It turns out that Vinay Gupta is smarter than I thought he was, which is pretty goddamned smart. He points out something that excites me in a way I haven't been in a while. So let me tell you a little story.
Once upon a time in Atlanta when Essbase was young, I had a sit down with some actuaries at a company of extraordinary repute. They wanted me to get some of their data into Essbase so they could refine their model. It turned out that they needed 11 dimensions. We could not provide. Oh snap. I always wanted to work with actuaries and there went my chance. My old college roommate did actuarial work, and I can recall being fascinated by the story (was it Gladwell who told it?) of the invention of insurance from the minds and records of some priests in Edinburgh.
I have another insurance story or three but that's for another time. I only mention this story to help you understand how exciting it is to know that some of the stuff I've always wanted to do I may do in the future. Death panels! Gupta makes the following observation in his talk about identity provision in the future world of 'perfected security'.
Insurers are already people that know a ton about you. They know what you’re worth, they know anything special that you own, they know where you live, and they’ve often got these data sets for years and years and years. Most people probably haven’t thought about their insurer in years: they send you a bill, you pay the bill, and it goes on. There could be somebody in this room with a 15–20-year relationship with their insurer, and you’ve almost certainly thought about it less than you think about your bank. The insurers are probably in a position where a lot of people already trust them, they’re in a position where they’re relatively good at keeping secrets, they’re in a position where they don’t really talk very much to other institutions, which is quite nice, because it means they don’t have a bunch of unfair advantage to draw from insider knowledge. They’ve got a bunch of really good attributes for doing the kind of stuff that we want them to do.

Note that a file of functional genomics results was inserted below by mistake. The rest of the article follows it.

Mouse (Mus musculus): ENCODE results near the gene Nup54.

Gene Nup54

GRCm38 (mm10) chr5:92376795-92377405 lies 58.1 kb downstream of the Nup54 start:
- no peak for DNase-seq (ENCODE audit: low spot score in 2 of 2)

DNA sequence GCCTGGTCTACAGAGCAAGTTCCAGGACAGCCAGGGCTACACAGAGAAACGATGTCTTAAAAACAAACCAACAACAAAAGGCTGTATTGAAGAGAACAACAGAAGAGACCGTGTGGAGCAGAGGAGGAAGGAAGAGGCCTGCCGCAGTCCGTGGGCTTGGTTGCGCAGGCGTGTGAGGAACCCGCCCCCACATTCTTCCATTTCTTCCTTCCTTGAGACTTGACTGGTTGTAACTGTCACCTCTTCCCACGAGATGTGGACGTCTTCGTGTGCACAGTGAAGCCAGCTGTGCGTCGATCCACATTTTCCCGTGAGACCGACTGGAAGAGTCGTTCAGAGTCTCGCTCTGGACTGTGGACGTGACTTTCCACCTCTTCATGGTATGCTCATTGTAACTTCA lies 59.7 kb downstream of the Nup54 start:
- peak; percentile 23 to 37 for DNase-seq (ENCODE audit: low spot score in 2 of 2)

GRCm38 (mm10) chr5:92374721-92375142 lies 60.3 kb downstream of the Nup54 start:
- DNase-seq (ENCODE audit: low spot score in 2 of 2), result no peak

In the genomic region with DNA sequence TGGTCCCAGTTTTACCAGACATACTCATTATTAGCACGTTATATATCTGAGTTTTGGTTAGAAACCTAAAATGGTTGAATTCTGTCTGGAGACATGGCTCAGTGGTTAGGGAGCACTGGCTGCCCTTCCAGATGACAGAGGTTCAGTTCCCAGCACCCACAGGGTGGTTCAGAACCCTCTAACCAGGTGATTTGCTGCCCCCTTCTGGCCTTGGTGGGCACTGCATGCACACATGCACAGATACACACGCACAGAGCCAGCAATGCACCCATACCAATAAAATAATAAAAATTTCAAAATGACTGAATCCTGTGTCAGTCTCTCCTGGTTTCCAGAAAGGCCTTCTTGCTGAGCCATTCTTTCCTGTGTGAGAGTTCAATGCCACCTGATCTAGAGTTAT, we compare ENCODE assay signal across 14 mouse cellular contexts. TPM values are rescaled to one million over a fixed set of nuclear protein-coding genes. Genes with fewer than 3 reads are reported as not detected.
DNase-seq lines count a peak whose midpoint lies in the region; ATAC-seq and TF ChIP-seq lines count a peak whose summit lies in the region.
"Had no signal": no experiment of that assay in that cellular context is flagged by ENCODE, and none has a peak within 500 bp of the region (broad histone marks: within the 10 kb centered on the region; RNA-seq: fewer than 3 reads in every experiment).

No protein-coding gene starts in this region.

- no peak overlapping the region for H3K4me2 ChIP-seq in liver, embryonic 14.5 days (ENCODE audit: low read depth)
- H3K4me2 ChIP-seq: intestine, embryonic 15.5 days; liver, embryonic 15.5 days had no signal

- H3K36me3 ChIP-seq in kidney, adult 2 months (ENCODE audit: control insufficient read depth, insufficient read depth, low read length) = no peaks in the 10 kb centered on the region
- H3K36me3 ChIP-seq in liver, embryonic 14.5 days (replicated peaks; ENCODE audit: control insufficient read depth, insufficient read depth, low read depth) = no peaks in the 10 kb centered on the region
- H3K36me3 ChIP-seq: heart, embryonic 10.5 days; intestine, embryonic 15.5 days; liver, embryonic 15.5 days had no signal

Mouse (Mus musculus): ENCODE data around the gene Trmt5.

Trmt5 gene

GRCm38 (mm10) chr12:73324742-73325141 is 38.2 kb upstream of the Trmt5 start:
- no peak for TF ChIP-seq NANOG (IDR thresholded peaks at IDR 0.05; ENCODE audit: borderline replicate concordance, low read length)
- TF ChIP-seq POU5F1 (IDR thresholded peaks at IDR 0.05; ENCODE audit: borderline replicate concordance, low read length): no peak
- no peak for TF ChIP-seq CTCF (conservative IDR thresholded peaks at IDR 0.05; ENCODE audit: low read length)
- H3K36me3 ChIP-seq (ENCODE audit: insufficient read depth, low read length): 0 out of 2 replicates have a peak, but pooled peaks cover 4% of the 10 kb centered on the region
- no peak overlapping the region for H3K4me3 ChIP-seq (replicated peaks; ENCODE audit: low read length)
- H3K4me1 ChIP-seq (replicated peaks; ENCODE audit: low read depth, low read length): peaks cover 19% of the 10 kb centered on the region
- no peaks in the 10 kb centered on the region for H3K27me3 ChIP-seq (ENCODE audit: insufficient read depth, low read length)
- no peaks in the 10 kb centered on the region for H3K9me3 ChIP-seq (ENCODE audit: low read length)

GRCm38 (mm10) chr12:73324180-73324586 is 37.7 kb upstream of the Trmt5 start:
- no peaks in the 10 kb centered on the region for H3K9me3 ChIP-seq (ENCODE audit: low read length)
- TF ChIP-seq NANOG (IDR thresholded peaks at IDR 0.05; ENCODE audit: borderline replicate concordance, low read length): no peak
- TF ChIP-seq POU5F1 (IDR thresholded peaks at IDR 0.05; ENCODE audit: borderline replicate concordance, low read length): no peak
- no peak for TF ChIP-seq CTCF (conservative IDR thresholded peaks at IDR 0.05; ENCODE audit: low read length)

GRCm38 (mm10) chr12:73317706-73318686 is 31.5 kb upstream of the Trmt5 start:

Brilliant. I've been thinking about the problem of real world validation of blockchain information. I might have eventually stumbled onto this idea, but I'm glad I heard Vinay's presentation, because I've been thinking certain things about identity that almost made sense. For example, in my book 'Borky's Beach', I have this global entity called 'The Wizards' and they are a consortium of marketing boffins who have perfected their craft. Based upon my own personal experience with a certain credit card company in Arkansas, I know that companies with enough data can impute a great deal of information by eyeballing patterns. After all, they explained to me that they kept track of about 12 genders, all given various certainties based on imputations vs explicitly validated data. But I didn't think about the fact that insurance companies would also have fat data stacks that could more definitively resolve questions of identity.
So now I'm thinking about various new kinds of insurance and the newer AIs and models that will keep their scrying digital eyes on our metadata for all kinds of things. While I'm on this slight tangent, I'd like to bring up the notion of 'continuous transaction states'. They are not continuous but rather they are formally discrete but with a great deal more granularity than what all sorts of transactions have heretofore been. Part of this is 'Triple Entry Accounting', but that's not the whole of it. So this paragraph also serves as a placeholder for that idea of tracking an interim set of states before a transaction is fully executed and verified by all parties. And that alludes to an answer I gave today:
Q. How can businesses accept Bitcoin if it takes hours or days to process a transaction?
A. There is at least one search engine that is available that will poll the top mining pools for the existence of a transaction being worked on in the current block. Using historical data, a service can predict based on the number of miners working on the transaction, how likely that transaction is to be contained within the next mined block. When that likelihood reaches a certain threshold, but before it’s actually confirmed, this service can make a guarantee and the seller can approve the sale.
Basically it is a short-term insurance policy which could be paid for by the seller to the service provider, the downside risk is held by the service provider.
This is different from counterparty risk, it is basically a bet that the entire bitcoin system will inevitably accept the transaction. There may be some double-spend risk, but no more than that of the entire bitcoin system.